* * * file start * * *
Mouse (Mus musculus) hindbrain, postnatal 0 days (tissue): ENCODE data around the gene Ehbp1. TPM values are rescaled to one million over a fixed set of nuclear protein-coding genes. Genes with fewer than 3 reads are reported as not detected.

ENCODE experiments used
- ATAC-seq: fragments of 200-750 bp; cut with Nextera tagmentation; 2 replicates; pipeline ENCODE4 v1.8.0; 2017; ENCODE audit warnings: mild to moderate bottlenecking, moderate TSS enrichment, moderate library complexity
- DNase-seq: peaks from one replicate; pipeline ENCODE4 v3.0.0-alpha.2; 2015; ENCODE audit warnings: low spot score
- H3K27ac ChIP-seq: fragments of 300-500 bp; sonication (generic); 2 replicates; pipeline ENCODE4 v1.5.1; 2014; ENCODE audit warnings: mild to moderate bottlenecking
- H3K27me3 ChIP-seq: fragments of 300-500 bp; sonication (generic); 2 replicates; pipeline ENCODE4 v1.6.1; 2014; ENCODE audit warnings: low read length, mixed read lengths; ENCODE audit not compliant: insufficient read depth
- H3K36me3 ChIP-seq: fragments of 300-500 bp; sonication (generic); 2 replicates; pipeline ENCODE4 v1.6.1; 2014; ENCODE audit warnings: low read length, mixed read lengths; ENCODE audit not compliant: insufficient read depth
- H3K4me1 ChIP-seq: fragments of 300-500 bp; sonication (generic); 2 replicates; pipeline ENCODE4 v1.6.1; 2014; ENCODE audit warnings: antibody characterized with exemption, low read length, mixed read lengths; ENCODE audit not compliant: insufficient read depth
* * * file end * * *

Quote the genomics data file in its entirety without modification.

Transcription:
Mouse (Mus musculus) hindbrain, postnatal 0 days (tissue): ENCODE data around the gene Ehbp1. TPM values are rescaled to one million over a fixed set of nuclear protein-coding genes. Genes with fewer than 3 reads are reported as not detected.

ENCODE experiments used
- ATAC-seq: fragments of 200-750 bp; cut with Nextera tagmentation; 2 replicates; pipeline ENCODE4 v1.8.0; 2017; ENCODE audit warnings: mild to moderate bottlenecking, moderate TSS enrichment, moderate library complexity
- DNase-seq: peaks from one replicate; pipeline ENCODE4 v3.0.0-alpha.2; 2015; ENCODE audit warnings: low spot score
- H3K27ac ChIP-seq: fragments of 300-500 bp; sonication (generic); 2 replicates; pipeline ENCODE4 v1.5.1; 2014; ENCODE audit warnings: mild to moderate bottlenecking
- H3K27me3 ChIP-seq: fragments of 300-500 bp; sonication (generic); 2 replicates; pipeline ENCODE4 v1.6.1; 2014; ENCODE audit warnings: low read length, mixed read lengths; ENCODE audit not compliant: insufficient read depth
- H3K36me3 ChIP-seq: fragments of 300-500 bp; sonication (generic); 2 replicates; pipeline ENCODE4 v1.6.1; 2014; ENCODE audit warnings: low read length, mixed read lengths; ENCODE audit not compliant: insufficient read depth
- H3K4me1 ChIP-seq: fragments of 300-500 bp; sonication (generic); 2 replicates; pipeline ENCODE4 v1.6.1; 2014; ENCODE audit warnings: antibody characterized with exemption, low read length, mixed read lengths; ENCODE audit not compliant: insufficient read depth